DAI multiplayer

Two Things Dragon Age: Inquisition Should Have Added to Multiplayer

Dragon Age: Inquisition’s multiplayer mode looks great, but what else could have BioWare done to reel players in?

We recently found out that Dragon Age: Inquisition will also have a multiplayer mode in addition to the single player campaign. Before you pick up your pitchforks, BioWare was quick to stress that the two aforementioned modes are completely independent of one another. This is most likely a response to the backlash the developer received for Mass Effect 3’s competitive online mode since it was almost a necessity to play online co-op for a favorable ending before patches were released to rectify the complaint.

BioWare definitely made the right decision by learning from their mistakes. Additionally, you and your buddies won’t be fighting of enemies this time. It’s more of a dungeon crawler filled with enemies to beat and items to loot.

I don’t think that the multiplayer mode will be a massive hit per se, but I expect it to be a worthwhile and welcome addition. This isn’t a bad thing either because Dragon Age: Inquisition is obviously not trying to compete with Destiny and Call of Duty. BioWare is trying to make a well-rounded product and I respect that.

However, I do feel that there are a couple of things BioWare missed out on. Some of the things I will mentioned might just not be announced yet, but hopefully they will at least take these suggestions into consideration for future titles.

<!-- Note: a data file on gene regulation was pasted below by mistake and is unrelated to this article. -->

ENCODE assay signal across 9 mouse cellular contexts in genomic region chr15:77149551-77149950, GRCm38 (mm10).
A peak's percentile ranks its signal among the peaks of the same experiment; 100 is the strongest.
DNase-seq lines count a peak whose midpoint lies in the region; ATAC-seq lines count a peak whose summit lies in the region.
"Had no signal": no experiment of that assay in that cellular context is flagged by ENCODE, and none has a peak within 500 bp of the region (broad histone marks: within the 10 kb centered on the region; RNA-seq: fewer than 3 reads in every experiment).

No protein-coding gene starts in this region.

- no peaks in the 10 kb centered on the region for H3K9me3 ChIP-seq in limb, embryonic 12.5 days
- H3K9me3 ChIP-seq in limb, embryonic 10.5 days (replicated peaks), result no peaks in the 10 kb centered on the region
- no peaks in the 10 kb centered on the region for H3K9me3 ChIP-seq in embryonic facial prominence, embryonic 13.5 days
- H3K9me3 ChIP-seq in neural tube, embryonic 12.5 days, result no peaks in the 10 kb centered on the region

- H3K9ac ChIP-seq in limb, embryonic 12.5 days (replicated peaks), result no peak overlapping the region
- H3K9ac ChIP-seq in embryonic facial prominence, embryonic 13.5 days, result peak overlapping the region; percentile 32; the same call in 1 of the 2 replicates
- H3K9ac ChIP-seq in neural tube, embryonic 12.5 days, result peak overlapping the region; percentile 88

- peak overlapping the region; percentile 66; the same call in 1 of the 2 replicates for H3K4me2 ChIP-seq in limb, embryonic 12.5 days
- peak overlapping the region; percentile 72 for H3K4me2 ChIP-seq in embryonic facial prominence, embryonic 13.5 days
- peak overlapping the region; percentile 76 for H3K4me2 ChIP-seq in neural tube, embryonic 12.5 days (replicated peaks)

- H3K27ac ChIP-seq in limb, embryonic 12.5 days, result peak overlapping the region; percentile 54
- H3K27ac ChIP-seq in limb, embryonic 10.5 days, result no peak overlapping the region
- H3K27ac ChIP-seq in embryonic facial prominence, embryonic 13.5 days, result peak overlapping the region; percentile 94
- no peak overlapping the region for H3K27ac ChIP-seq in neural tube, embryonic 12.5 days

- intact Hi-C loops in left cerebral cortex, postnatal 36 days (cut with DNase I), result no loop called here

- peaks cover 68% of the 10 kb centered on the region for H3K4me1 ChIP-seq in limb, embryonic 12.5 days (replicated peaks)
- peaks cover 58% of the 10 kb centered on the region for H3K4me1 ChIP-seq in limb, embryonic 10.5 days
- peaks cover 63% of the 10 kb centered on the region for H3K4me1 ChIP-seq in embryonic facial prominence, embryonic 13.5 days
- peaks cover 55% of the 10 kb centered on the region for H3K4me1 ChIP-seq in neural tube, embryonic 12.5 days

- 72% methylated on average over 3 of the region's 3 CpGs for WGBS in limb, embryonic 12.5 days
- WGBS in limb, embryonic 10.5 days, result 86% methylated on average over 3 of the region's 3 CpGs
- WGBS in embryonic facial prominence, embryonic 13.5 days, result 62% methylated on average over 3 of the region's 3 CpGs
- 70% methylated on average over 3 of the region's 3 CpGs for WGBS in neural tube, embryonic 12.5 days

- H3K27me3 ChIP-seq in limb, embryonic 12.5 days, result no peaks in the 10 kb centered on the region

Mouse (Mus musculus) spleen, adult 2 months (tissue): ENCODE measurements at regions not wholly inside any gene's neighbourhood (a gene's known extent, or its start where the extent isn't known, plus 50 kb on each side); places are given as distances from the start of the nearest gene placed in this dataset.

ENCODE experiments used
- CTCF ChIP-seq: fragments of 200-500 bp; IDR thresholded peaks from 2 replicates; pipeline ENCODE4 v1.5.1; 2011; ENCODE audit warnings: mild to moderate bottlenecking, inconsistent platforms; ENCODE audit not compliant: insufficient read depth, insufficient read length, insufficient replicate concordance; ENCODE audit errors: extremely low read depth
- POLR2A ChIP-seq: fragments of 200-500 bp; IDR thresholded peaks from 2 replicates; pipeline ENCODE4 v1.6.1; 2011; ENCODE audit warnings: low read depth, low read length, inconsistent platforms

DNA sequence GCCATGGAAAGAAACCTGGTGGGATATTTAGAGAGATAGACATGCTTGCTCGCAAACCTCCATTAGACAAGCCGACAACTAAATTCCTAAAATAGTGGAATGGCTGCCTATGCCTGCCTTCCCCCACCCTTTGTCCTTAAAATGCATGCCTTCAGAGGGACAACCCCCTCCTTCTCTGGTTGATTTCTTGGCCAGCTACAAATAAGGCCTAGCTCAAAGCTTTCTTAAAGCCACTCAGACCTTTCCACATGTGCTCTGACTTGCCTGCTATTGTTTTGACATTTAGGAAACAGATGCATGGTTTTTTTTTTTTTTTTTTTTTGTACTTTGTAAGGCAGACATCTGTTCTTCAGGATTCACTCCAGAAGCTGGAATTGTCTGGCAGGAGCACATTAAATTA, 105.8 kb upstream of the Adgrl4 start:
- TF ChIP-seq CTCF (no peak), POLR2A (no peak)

In-Depth Character Creation and Customization

DAI multiplayer characters

I don’t think there’s an option to create your own character. The trailer does say that it showcases 12 different characters and not “classes.” It looks like it will be similar to Mass Effect 3 in a way that there will be a template for each type of character. There’s a lot more to customize in Dragon Age: Inquisition though like your armor and weapons so there’s an added bonus.

It would have been great to let players customize the physical appearance of their characters though. It’s one feature that makes gamers feel more invested in a game regardless if it was a single-player or multiplayer campaign. People create characters based on themselves, people they know, and their imagination. It’s a way for players to have a sense of ownership and attachment. This could increase the longevity of the mode if it was implemented and make it more worthwhile for players.

DAI multiplayer custom

I’m not entirely sure how in-depth the armor crafting will actually be. It seems like you can choose the material of your outfit and it’s quite obvious that this affects how it looks among other things. Hopefully, BioWare will give players the tools to stand out among others playing the game because multiplayer is all about being the best and showing it off right? I’m sure you’d want the noobs that they are playing with THE BEST just by looking at your appearance.

I know that loot is emphasized in this mode, but I read that you can’t show it off or anything. It would have been cool to have a small base where you can display your spoils and other players could see when they visit.